After her arrest for Pinkman’s death, any nazis who survived Jesse’s labocolypse (which could be all of them) decide to take out one of her kids (my money is on baby Holly) to make sure Skylar stays quiet about Lydia. We know this is their modus operandi based on the murder of Andrea. But maybe the twist here is that they don’t wind up shooting the baby. Marie is hiding in a closet with Flynn and Holly, trying to save them from the nazis. She smothers the crying baby inadvertently, or to save herself and Flynn. (This certainly puts an interesting spin on Cranston’s remark that the ending would be a “holocaust.”)
Any way you figure it, at least one of those kids is gone. Holly is the most likely because of symmetry. The show has a great sense of balance, and is constantly self-referencing. Jane was somebody’s daughter too.
Flynn might just survive, a damaged being, left to mourn or not with an even more damaged Aunt Marie, if she doesn’t become insane or kill herself. And if you want to wipe everyone out, maybe it’s Flynn visiting a dying Walter in a prison hospital, who puts the old man out of his misery by smothering him with a pillow.
As for Gretchen and Elliot, we know the catalyst for Walt’s return to New Mexico was the Schwartz’ appearance on Charlie Rose. We never learned what really happened that caused Walt to abandon Gretchen and leave Grey Matters. Theories of a Madrigal connection abound, and we were just reminded by Elliot that “Schwartz” means black in German.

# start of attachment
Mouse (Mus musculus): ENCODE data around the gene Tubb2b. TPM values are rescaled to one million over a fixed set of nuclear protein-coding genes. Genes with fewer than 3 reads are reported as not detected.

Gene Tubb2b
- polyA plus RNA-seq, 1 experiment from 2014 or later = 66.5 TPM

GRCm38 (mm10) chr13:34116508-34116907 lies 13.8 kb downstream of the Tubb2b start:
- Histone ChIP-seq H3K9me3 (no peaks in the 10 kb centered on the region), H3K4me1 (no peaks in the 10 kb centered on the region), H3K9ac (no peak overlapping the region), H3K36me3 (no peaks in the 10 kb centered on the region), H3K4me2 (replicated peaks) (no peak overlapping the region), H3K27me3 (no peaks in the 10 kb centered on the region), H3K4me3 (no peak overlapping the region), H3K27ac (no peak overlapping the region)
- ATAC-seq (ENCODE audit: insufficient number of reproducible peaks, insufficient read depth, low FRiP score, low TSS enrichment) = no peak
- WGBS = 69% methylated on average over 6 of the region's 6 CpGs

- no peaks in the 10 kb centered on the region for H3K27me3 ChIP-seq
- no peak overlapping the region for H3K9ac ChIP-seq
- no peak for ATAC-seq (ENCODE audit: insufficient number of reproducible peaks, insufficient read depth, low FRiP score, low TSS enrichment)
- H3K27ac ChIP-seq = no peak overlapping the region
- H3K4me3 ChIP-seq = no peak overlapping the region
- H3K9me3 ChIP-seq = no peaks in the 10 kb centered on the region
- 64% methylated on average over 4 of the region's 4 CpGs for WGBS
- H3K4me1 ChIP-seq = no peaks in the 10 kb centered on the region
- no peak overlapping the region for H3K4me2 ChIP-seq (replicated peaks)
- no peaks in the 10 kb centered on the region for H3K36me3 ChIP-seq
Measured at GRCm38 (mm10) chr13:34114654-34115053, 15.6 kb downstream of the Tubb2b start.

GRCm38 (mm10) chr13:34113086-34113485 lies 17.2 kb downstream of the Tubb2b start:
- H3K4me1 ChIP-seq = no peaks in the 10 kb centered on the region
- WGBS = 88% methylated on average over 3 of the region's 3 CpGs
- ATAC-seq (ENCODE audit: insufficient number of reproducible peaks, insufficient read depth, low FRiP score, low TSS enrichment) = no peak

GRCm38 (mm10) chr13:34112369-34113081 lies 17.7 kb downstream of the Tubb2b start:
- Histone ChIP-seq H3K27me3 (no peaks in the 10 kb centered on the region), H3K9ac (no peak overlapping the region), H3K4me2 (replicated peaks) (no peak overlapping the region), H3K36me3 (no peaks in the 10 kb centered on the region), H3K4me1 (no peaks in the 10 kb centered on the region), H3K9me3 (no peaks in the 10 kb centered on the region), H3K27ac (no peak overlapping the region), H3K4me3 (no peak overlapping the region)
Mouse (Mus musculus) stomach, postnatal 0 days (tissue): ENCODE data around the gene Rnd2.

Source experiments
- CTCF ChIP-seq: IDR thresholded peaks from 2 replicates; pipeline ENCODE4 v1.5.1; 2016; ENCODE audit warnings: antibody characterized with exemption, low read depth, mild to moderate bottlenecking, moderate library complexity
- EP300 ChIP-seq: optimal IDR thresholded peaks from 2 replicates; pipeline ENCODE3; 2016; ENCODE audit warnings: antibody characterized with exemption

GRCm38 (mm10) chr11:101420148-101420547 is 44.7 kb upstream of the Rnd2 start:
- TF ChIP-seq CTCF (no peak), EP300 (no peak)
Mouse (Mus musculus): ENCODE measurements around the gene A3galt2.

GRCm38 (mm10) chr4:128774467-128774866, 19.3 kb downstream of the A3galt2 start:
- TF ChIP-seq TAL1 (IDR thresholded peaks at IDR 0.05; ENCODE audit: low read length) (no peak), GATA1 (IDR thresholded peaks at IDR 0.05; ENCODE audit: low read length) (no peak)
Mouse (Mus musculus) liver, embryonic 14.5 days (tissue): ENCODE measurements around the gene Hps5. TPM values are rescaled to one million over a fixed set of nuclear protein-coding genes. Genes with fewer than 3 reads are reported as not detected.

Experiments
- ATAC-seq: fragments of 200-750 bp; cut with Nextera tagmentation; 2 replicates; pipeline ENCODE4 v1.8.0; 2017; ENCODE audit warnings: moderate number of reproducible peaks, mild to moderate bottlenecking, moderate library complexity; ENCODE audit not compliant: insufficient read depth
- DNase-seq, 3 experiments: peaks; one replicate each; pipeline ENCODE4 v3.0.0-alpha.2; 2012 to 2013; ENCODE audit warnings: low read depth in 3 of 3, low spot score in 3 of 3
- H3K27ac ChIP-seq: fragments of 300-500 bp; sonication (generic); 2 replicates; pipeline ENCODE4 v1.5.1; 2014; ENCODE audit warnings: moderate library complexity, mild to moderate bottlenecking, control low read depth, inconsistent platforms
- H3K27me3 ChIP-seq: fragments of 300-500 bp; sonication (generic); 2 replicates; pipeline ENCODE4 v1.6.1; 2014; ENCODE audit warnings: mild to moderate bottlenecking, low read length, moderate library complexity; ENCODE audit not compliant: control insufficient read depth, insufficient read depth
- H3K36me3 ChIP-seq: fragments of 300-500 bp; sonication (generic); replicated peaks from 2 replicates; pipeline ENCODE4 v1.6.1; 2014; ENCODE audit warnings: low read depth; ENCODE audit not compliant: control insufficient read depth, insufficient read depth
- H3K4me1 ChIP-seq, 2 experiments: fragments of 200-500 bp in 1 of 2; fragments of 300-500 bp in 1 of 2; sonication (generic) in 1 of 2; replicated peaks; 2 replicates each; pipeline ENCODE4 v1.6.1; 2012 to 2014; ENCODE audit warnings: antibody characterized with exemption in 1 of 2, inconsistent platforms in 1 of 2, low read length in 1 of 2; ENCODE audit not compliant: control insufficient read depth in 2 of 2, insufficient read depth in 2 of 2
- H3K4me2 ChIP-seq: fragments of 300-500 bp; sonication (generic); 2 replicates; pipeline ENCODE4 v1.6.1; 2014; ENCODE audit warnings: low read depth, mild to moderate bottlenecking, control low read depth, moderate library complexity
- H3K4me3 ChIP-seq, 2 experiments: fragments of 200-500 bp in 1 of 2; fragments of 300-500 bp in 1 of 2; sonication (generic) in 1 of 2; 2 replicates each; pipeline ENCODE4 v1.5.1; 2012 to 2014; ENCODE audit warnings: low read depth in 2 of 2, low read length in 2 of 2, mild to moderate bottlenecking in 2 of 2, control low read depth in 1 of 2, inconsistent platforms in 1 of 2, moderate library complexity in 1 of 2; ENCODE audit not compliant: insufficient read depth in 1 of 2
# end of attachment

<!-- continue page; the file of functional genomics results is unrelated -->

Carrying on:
A German conglomerate, nazis, Heisenberg, and Schwartz — Is there a theme here? Wait a second, death by phosphene gas in the very first episode? Mass murder? The slaughter of innocents? Sounds like a future dissertation, and one that up till now most of the critics have missed.
What if Walter found out something awful about the company that caused him to leave Grey Matters? What if the cook with Jesse wasn’t the first time he’d broken bad, or at least had the opportunity to do so? Maybe he found out his work was being used for an illegal purpose, and abandoned Gretchen so he could figure out what to do, whether to go to the police, or go along. When she married Elliot, he decided to stay silent for her sake, and take the buy-out.
Gilligan has hinted that there might be some kind of “redemption” for Walter. If there is, it might come from his decision to save Jesse — even if it’s done for pragmatic reasons and it leads to Jesse’s death later. Possibly, he may expose the even bigger criminality of Grey Matters.
The Grey Matters connection will be key. We are going to learn something in the last minutes that puts an entirely different spin on everything that came before, but turns out to have been, like Gus Fring, hiding in plain sight the entire time.
(Comments are always welcome. Marion is feeling like Carrie Mathison toward the end of Homeland’s first season when she had all that stuff pinned to her wall. But unlike Carrie, Marion’s theories really are gibberish. However, if you found this at all entertaining, you might like her very affordable books.)